'Not yet, Green. Wait until Sir Colin orders us forward,' Jack said.
'Yes, sir.' Green hesitated. 'This is my first battle, sir.'
'I know, ensign.' Jack forced a smile he didn’t feel. 'I'm sure you'll be a credit to your family. Follow orders and do your duty.' He tapped Green's sword. 'You might have the opportunity to use that.'
'Yes, sir!' Green looked eager.
'Good luck, ensign,' Jack said. 'Now get back to your men. They need your leadership.' He watched as Green's slim figure darted back to the men. 'Sometimes, Arthur, I feel very old.'
'You are very old, respected captain, sir,' Elliot said. 'You must be all of twenty-four now.'
'I was twenty-five last month,' Jack said. 'I feel like eighty-five when I see children like Green all keen to go to war.'
'We were like that once,' Elliot said.
'It seems a long time ago.' Jack lifted his binoculars again and studied the triple row of earthworks that protected their objective, and the mutineers that waited for them.
The Little Imambarra loomed ahead, another palace within a walled garden. If the British took the Little Imambarra, there would be nothing between them and the palace of the Kaisarbagh. Beyond the Kaisarbagh lay Lucknow, with its army of mutineers and rebels that defied the right of the British to own India.
Elliot lifted a battered silver hip flask to his lips, swallowed, and offered Jack a drink.
'No, thank you.' Jack concentrated on the Kaisarbagh. In common with nearly all the palaces that adorned the ancient city of Lucknow, a massive wall surrounded a rectangular enclosure in which was a series of gardens and once-beautiful buildings of marble. Although the elite had built the compounds for their pleasure, each made a natural defensive position that the British had to assault on their slow advance. The mutineers had added earthworks and ranks of cannon.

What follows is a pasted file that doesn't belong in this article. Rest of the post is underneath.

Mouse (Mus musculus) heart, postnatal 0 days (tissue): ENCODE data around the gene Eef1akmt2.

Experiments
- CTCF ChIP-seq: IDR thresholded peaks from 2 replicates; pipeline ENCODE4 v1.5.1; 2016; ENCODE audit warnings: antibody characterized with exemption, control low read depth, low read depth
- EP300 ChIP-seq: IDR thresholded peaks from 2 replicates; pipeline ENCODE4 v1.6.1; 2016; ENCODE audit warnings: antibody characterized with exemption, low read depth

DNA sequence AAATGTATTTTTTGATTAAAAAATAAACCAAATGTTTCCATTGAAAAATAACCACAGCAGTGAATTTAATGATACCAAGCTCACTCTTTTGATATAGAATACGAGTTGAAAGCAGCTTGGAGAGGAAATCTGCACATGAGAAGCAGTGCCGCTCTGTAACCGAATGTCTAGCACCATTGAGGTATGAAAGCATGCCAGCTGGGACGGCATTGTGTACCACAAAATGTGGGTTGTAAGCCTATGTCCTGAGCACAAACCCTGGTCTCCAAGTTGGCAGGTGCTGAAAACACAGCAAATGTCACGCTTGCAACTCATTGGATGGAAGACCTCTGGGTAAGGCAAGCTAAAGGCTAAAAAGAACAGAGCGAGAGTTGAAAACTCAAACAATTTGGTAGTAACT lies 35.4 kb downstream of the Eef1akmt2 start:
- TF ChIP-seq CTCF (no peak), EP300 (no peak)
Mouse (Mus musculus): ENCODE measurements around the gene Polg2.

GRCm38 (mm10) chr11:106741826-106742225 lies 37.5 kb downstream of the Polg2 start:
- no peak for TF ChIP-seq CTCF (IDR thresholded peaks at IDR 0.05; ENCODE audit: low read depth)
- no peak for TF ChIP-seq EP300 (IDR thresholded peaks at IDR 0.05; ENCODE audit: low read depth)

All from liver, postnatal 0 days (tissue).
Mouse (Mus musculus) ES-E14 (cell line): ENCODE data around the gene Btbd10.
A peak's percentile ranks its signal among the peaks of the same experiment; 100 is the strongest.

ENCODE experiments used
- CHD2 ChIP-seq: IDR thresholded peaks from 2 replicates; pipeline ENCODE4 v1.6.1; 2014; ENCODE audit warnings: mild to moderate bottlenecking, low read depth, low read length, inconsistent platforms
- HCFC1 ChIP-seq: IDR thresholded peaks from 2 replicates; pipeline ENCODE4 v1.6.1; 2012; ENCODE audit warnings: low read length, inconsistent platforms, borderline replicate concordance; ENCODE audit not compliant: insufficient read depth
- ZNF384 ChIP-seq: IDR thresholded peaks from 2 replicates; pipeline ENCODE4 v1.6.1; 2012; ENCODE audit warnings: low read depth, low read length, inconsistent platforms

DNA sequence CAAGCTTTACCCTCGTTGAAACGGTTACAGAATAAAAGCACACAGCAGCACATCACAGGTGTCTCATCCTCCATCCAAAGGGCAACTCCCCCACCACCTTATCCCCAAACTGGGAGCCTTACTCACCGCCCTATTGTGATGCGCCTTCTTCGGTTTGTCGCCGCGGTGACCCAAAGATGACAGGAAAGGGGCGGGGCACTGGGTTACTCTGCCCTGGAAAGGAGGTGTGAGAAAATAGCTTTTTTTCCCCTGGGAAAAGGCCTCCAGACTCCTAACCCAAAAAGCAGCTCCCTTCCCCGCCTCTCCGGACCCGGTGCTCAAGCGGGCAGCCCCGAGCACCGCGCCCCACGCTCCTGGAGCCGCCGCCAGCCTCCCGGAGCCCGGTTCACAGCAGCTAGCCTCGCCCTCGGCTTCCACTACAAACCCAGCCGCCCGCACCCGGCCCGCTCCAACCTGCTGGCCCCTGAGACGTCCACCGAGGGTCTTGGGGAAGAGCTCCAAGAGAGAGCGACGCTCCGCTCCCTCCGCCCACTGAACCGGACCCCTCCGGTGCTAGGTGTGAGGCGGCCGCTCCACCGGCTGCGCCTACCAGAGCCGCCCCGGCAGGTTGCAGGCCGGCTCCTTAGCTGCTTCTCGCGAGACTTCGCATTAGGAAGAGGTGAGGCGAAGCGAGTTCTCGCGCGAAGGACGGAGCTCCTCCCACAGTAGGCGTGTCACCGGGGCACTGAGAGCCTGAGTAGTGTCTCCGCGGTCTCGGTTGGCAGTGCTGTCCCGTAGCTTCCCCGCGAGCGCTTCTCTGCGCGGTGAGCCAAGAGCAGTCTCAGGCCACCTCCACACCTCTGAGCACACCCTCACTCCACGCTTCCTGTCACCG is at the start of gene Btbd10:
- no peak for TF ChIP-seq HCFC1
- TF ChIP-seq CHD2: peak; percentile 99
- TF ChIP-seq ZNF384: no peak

'Thirty thousand trained mutineers are inside Lucknow, they say,' Elliot murmured, 'with another fifty thousand volunteers.'
Jack didn’t ask where Elliot obtained his figures. 'It's the volunteers that bother me,' he said. 'We can beat the mutineers; after all, we trained and armed them, so we know how they fight. These matchlock-men and warriors, the Indian soldiers loyal to a native Rajah, or to Oudh.' He shook his head. 'They're not fighting for some fancied grievance over greased cartridges or some such. They're fighting for their monarchs, much as we are fighting for the queen. They’re patriots, and that makes them more dangerous.'
'As long as our men are even more dangerous,' Elliot said, 'I won't worry too much about the pandies.'
A trio of British rockets whooshed off, each leaving a trail of red sparks. One veered off course and soared straight into the sky, while the others exploded before they reached their target, leaving a smudge of white powder smoke drifting in the air.
'That'll scare the birds,' Elliot said. 'It certainly won't do anything else.'
'I hope Sir Colin gives the order to attack soon.' Jack slid back onto the track and bit the tip of a cheroot. 'The longer we wait, the less daylight we'll have to fight in.'
'He's not the fastest of commanders.' Elliot scratched a Lucifer and lit Jack's cheroot. 'He is the most thorough, though. He won't attack until he's certain of victory.'
'Windrush!' Colonel Grey strode along the 113th's position, not deigning to duck when the mutineers fired a salvo of grapeshot.